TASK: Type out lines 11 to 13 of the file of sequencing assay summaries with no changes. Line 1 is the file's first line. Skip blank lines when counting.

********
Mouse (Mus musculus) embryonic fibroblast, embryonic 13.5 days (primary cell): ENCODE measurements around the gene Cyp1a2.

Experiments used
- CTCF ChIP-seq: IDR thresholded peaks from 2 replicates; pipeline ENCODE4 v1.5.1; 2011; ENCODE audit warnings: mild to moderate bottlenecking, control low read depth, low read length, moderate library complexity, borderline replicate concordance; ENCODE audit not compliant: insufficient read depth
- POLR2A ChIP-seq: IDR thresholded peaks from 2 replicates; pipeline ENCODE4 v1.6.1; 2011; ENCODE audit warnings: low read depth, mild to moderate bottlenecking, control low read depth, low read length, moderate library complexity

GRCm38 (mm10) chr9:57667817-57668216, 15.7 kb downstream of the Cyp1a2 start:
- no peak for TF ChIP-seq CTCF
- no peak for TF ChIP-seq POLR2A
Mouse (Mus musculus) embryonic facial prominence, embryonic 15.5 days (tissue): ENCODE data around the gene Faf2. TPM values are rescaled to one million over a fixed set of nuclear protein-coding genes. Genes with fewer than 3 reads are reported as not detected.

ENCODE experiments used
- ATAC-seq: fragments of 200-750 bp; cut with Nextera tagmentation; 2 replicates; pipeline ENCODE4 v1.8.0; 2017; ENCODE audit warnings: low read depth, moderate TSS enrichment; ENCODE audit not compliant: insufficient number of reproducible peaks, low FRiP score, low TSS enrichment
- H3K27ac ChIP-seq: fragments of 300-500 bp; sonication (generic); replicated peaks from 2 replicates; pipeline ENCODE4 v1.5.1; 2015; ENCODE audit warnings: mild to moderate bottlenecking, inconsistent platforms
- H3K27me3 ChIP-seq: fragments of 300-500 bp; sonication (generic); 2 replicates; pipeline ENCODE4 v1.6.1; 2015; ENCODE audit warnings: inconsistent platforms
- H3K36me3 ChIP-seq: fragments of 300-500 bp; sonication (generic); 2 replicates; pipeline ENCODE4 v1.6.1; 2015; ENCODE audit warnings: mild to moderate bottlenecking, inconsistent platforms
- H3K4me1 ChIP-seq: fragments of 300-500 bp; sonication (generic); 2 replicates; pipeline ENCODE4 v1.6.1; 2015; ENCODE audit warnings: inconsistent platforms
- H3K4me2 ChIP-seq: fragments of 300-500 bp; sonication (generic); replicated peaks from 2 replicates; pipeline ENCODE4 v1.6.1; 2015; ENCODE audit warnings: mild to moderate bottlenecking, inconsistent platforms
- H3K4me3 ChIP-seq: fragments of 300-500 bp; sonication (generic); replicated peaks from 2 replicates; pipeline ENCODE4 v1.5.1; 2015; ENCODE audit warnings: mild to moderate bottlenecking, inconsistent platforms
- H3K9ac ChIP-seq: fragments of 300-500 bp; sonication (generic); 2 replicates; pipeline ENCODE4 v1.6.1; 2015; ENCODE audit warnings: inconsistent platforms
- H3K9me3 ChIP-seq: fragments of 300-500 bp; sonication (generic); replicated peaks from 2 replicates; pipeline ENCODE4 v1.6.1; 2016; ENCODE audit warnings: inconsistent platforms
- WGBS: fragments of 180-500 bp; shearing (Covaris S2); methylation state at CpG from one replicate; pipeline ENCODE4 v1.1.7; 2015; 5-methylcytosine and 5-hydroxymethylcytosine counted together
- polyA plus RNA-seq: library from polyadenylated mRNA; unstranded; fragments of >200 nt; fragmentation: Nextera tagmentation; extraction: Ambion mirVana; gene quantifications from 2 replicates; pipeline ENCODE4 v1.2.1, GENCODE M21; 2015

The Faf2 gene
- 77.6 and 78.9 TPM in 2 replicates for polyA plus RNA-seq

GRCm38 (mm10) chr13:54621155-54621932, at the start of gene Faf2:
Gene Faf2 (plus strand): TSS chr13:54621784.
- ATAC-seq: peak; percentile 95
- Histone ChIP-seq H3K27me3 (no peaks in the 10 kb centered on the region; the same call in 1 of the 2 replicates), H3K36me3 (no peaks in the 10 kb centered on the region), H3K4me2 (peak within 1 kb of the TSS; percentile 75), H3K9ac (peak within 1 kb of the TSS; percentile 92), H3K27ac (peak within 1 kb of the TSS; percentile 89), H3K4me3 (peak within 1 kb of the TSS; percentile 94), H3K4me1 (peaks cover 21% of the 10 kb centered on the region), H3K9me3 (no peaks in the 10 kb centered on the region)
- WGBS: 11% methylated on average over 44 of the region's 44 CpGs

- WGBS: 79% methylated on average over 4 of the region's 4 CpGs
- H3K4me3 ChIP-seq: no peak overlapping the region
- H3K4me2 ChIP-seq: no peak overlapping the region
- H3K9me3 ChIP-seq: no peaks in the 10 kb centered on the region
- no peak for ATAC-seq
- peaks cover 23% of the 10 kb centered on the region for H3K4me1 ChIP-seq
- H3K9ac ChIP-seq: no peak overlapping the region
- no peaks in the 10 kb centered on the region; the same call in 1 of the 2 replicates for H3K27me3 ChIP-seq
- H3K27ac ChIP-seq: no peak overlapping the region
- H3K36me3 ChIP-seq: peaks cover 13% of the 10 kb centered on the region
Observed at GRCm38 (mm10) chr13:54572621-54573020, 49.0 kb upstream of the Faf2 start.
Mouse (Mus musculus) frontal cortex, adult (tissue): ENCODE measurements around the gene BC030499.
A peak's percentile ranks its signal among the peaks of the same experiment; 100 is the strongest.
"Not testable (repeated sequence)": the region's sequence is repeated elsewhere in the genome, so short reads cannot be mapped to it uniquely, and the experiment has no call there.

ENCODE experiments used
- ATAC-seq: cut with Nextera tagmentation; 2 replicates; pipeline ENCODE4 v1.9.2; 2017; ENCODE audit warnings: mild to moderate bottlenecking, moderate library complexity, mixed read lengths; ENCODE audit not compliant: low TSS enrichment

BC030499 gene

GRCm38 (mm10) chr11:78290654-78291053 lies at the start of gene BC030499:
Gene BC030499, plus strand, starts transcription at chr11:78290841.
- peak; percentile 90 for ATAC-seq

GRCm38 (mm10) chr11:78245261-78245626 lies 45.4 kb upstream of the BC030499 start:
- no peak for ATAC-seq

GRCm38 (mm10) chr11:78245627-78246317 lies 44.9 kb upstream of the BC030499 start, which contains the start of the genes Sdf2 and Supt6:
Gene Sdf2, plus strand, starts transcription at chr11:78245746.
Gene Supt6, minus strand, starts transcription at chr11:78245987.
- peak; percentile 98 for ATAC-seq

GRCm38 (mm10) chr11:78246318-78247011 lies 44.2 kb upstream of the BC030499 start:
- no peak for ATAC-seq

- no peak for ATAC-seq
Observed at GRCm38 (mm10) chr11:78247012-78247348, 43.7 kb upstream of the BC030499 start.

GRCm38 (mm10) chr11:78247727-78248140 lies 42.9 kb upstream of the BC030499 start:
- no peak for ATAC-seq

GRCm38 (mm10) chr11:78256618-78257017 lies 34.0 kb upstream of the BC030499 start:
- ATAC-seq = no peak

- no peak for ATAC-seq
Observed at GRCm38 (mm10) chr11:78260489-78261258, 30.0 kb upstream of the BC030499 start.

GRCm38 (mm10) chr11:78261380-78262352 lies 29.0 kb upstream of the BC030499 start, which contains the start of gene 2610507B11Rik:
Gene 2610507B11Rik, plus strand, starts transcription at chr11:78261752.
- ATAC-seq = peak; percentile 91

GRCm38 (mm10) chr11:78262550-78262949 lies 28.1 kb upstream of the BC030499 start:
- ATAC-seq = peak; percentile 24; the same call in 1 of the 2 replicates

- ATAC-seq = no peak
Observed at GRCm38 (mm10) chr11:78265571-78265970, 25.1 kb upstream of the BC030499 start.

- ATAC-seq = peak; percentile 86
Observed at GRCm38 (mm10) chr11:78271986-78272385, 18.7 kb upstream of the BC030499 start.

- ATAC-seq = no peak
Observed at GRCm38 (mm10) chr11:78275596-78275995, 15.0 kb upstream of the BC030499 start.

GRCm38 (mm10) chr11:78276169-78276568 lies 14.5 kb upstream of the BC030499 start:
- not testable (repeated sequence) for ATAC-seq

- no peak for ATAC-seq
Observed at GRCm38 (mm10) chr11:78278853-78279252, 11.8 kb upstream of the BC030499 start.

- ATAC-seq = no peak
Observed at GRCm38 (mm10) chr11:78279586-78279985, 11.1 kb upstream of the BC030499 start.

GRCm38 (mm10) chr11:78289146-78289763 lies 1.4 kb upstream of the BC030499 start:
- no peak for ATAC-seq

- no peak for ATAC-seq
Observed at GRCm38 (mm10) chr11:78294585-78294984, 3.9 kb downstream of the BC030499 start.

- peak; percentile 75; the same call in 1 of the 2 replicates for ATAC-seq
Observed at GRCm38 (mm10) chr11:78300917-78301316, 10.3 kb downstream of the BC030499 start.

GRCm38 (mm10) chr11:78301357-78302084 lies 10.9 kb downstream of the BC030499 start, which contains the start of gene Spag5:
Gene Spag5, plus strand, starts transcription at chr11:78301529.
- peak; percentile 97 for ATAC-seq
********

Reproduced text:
- H3K27ac ChIP-seq: fragments of 300-500 bp; sonication (generic); replicated peaks from 2 replicates; pipeline ENCODE4 v1.5.1; 2015; ENCODE audit warnings: mild to moderate bottlenecking, inconsistent platforms
- H3K27me3 ChIP-seq: fragments of 300-500 bp; sonication (generic); 2 replicates; pipeline ENCODE4 v1.6.1; 2015; ENCODE audit warnings: inconsistent platforms
- H3K36me3 ChIP-seq: fragments of 300-500 bp; sonication (generic); 2 replicates; pipeline ENCODE4 v1.6.1; 2015; ENCODE audit warnings: mild to moderate bottlenecking, inconsistent platforms